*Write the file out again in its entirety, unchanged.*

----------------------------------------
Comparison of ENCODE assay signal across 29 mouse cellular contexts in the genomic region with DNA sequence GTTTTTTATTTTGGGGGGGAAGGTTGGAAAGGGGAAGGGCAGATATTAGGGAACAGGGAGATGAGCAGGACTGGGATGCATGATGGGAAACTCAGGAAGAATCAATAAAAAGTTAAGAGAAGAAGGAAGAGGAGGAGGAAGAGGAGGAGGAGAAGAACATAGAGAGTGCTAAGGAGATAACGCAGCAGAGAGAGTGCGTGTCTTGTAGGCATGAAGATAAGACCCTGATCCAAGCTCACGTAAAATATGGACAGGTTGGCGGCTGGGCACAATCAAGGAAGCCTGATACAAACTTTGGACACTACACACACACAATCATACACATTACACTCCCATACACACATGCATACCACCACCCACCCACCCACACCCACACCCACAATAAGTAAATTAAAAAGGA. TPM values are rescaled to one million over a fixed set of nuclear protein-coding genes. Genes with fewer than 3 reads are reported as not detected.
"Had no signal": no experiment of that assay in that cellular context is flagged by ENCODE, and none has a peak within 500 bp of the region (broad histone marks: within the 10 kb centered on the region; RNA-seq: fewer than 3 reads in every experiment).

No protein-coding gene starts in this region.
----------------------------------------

Comparison of ENCODE assay signal across 29 mouse cellular contexts in the genomic region with DNA sequence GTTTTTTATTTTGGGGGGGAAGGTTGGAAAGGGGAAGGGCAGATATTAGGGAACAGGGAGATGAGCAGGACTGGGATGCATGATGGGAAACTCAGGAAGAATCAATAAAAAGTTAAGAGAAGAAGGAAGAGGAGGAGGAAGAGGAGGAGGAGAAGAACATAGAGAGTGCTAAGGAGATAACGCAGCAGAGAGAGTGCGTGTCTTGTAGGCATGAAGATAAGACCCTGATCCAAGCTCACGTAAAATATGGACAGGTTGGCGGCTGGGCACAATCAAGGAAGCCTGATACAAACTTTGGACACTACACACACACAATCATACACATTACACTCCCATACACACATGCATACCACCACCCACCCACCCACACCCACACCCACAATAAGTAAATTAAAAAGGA. TPM values are rescaled to one million over a fixed set of nuclear protein-coding genes. Genes with fewer than 3 reads are reported as not detected.
"Had no signal": no experiment of that assay in that cellular context is flagged by ENCODE, and none has a peak within 500 bp of the region (broad histone marks: within the 10 kb centered on the region; RNA-seq: fewer than 3 reads in every experiment).

No protein-coding gene starts in this region.